The Murrays speak from experience, and that experience adds a great deal of credibility to their advice and comments regarding the pace of life most of us find ourselves living in these 21st century years. While you might not find anything earth shattering or life changingly new, this book is biblical, practical, easy to read and follow, and helpful for those who are just feeling a bit out of control - which is almost everyone I know.
While I prefer the Reset book's content, much of it is duplicated here and also really good. I encourage you to give this book a read.
I received a Kindle copy of this book in exchange for an honest review. All thoughts are my own.
One quick note: This book was actually for women. I was not aware of it when I first requested for my review copy from the publishers and from reading the book I learned that David Murray have earlier in the year published Reset: Living a Grace-Paced Life in a Burnout Culture which covered much of the materials in this current work although this current work addressed specific applications towards women. Still as a man who is a husband, a father to my daughters and a brother with sisters I thought this book was helpful to understand and able to minister more to the sisters.
The book consists of ten chapters that the authors called “stations” in the sense of stations in the gym. These ten stations were conveniently alliterated with the letter R: Reality Check, Replay, Rest, Re-Create, Relax, Rethink, Reduce, Refuel, Relate, and Resurrection. Station one begins with an examination of where one is at prior to the book. Here the chapter provides a helpful diagnostic checklists concerning physical, mental, emotional, relational, vocational, moral and spiritual warning signs. After this checklist station one provides a section evaluating the diagnostic data of how wide, how deep and how long has one’s problems have been going on. Station two looks back on one’s life’s changes and is broken down into two parts: Life situation is concerned with what has happened to you and secondly lifestyle which covers what we have a choice about. Among other things this station/chapter gives a good analysis of lifestyle dangers. Station three looks at the subject of sleep. I appreciated the case that the authors argued for the fact that lack of sleep has physical, intellectual, emotional and spiritual consequences. For instance the book mentioned a study by University of Loughborough Sleep Research Center which found that women needs twenty more minutes of sleep than men. Station three also provides help for sleep such as knowledge, discipline, routine, media fast, family cooperation, exercise, commitment, faith in God’s promises, etc. Station four looks at the importance of the physical body. Here the medical background of author Shona Murray who was previously a doctor was really helpful. Like station three this station gives informative summary of medical findings. For instance I learned that routinely sitting nine hours a day does terrible things to the body such as increase obesity, diabetes and heart disease while walking two miles a day improves one’s health and reduces the chance of dementia by sixty percent. This station also has practical help and guidelines. Station five is on relaxing and station six is on one’s identity. Station seven is about cutting down on what is not needed by evaluating one’s spiritual, family, vocational, church and social life and seeing what is one’s purpose and plan and “pruning” in light of that. Station eight was titled “Refuel” and I thought this was one of the best chapter in the book with its nuanced discussion of the role of antidepressant medications. This chapter also had a very good discussion about assessing one’s energy fillers and drainers. Station nine is about relationship and five specific relationships are examined: God, husband, children, friends and older women. Finally station eleven is more eschatological with the encouragement of our future with God.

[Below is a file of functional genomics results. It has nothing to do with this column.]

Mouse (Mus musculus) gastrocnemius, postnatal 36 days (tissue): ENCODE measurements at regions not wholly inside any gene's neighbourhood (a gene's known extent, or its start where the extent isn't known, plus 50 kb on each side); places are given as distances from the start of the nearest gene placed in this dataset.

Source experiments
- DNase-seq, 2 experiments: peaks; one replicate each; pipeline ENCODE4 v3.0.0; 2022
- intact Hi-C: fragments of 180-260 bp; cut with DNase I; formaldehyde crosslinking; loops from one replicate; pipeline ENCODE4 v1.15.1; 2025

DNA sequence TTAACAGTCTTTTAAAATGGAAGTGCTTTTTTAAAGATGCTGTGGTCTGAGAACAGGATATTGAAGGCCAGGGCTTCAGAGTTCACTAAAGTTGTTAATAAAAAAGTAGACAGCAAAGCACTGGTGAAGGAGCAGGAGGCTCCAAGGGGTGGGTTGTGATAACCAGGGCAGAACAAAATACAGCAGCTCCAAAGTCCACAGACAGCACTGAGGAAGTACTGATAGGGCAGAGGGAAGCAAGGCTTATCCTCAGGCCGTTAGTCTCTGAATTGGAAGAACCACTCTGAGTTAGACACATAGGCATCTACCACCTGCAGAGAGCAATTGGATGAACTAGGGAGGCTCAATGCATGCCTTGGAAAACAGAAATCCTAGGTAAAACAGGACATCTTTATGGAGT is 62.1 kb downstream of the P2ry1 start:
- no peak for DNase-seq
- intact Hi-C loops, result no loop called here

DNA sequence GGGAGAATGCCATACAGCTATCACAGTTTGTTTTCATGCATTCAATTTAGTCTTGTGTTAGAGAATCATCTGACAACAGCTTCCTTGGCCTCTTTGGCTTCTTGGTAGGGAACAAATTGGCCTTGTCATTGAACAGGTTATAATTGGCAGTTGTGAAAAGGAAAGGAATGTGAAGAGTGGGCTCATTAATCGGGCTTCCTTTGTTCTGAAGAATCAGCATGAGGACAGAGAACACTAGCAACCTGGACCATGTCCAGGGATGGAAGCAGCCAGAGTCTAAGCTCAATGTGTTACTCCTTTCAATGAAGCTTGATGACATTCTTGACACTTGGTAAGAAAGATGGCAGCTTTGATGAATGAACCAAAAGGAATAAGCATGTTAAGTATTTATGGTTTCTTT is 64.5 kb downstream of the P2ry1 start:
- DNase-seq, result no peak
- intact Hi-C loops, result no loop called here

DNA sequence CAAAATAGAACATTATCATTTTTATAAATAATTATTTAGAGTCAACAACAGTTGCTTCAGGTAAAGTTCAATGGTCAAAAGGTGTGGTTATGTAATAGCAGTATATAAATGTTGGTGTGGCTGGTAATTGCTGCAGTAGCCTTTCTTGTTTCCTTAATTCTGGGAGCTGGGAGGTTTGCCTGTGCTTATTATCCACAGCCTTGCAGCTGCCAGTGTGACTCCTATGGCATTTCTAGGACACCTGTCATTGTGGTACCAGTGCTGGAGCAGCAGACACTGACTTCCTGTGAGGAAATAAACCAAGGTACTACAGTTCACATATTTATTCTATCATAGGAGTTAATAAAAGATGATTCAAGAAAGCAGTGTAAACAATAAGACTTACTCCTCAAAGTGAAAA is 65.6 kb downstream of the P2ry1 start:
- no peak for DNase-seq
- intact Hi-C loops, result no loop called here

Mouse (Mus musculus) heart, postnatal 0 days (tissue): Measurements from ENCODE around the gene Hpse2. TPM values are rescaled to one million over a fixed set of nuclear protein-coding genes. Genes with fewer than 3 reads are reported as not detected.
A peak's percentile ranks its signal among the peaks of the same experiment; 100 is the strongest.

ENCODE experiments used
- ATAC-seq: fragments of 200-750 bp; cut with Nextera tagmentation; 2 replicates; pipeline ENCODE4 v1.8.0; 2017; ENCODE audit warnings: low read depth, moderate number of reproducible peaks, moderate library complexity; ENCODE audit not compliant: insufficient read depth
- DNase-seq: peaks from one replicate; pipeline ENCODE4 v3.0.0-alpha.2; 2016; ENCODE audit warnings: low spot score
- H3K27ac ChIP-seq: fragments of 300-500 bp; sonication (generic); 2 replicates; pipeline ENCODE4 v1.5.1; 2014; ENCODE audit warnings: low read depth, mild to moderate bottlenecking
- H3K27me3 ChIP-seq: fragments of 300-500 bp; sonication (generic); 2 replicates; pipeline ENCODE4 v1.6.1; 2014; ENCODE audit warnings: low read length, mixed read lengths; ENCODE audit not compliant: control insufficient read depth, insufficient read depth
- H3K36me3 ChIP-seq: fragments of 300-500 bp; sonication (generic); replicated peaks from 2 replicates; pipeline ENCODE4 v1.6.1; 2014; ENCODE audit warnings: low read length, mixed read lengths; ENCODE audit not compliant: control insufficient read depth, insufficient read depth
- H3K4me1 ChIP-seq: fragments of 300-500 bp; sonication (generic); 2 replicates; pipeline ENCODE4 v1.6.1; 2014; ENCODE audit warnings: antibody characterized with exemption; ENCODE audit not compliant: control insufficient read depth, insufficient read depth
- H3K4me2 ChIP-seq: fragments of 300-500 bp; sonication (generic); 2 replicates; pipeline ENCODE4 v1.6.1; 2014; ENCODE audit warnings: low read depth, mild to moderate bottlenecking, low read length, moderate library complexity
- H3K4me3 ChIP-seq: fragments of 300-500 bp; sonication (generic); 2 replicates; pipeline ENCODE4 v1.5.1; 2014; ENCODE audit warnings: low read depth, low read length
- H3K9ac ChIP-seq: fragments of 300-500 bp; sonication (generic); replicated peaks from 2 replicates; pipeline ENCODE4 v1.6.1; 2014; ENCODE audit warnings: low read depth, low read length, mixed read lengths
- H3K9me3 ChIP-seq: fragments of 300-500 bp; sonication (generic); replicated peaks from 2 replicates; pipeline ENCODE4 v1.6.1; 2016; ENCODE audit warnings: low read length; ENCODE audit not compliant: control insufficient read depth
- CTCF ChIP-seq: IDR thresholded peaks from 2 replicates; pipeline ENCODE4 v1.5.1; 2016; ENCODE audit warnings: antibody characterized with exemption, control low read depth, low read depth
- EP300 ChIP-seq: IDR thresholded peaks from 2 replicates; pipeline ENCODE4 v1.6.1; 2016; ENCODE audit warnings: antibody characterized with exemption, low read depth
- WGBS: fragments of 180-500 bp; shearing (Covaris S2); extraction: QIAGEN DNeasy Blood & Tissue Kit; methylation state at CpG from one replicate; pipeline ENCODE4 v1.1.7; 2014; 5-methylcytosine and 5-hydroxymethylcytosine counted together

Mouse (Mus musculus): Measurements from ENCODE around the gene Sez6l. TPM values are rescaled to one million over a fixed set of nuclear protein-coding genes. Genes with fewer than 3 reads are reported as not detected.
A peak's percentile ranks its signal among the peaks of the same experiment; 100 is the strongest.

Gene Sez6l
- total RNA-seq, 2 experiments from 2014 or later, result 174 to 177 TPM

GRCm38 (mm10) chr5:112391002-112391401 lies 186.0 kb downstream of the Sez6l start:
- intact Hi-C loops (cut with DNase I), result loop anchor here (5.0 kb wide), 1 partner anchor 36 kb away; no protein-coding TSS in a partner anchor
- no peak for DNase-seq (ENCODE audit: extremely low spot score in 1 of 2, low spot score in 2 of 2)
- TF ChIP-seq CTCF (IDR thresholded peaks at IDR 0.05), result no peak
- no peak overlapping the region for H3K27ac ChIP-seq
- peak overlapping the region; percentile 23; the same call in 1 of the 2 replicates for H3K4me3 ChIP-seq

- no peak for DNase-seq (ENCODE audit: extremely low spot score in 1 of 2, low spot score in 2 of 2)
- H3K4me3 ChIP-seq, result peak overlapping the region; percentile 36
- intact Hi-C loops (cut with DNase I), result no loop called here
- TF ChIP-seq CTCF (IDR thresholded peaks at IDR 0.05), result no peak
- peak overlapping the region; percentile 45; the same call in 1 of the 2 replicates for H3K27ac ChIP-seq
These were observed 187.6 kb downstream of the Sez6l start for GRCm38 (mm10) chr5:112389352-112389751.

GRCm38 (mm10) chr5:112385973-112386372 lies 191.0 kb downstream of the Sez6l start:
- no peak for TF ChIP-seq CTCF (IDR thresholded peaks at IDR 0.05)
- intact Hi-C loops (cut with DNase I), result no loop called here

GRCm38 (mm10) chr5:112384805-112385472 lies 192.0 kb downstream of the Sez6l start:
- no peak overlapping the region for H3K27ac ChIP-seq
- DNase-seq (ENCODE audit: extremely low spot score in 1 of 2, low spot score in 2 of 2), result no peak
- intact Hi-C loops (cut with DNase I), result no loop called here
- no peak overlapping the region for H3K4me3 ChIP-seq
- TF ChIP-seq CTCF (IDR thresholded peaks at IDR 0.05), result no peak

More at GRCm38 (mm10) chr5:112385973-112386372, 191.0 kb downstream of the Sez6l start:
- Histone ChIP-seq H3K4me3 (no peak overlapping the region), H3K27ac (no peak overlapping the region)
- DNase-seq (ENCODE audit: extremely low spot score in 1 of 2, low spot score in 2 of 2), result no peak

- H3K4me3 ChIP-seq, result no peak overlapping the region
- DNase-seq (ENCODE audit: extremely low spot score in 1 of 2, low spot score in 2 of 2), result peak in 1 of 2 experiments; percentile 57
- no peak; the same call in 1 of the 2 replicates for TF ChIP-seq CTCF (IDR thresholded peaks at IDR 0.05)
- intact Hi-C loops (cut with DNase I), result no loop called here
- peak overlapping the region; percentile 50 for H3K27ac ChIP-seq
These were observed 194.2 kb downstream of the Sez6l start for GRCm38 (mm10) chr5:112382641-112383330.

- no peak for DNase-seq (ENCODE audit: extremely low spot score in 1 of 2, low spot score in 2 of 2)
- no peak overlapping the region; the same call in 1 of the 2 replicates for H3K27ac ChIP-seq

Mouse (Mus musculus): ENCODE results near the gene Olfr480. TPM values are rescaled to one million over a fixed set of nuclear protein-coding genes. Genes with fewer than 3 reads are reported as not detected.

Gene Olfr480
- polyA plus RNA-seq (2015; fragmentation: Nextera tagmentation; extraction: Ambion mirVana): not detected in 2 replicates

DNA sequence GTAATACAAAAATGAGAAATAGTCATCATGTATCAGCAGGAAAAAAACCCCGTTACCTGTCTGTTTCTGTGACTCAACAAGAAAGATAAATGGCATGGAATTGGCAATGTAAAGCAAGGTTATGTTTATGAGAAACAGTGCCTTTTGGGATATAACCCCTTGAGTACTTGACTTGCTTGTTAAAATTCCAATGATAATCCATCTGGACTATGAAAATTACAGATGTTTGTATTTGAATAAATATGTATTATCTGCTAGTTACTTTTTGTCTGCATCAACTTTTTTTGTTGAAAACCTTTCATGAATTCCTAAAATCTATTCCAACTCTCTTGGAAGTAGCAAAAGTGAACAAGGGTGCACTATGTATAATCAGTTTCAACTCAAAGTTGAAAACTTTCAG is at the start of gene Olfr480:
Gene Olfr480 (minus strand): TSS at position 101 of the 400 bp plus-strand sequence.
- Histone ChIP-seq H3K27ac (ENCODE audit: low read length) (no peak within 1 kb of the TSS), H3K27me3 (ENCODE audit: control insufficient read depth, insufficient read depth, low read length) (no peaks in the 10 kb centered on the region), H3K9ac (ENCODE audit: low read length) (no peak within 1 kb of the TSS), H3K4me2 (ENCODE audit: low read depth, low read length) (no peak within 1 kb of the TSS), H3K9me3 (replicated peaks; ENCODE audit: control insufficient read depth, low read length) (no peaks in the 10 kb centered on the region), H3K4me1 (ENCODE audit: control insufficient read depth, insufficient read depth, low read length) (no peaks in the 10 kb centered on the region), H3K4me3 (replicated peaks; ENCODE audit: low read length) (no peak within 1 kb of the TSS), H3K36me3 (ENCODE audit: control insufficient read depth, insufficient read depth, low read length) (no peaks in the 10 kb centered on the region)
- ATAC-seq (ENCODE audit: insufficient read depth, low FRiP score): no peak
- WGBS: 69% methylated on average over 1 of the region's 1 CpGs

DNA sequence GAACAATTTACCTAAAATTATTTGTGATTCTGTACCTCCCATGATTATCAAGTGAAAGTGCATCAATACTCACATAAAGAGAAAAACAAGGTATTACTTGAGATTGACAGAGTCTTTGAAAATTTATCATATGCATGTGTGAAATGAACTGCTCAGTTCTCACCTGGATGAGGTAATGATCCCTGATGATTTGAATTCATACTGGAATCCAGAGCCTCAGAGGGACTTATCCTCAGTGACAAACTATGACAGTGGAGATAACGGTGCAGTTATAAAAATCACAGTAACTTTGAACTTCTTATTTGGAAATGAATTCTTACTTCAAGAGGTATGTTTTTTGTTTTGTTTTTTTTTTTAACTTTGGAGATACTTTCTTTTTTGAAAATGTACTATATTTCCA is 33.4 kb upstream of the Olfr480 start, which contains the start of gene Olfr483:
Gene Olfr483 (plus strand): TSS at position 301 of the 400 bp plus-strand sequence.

Overall I would recommend this book. I appreciate that this work is biblical and also careful in how the authors handle extrabiblical data while allowing Scripture to still be one’s ultimate authority. It is encouraging, practical and easy to read. Even if you are not a woman this is a book getting for those you love.
NOTE: This book was provided to me free by Crossway and Net Galley without any obligation for a positive review. All opinions offered above are mine unless otherwise stated or implied.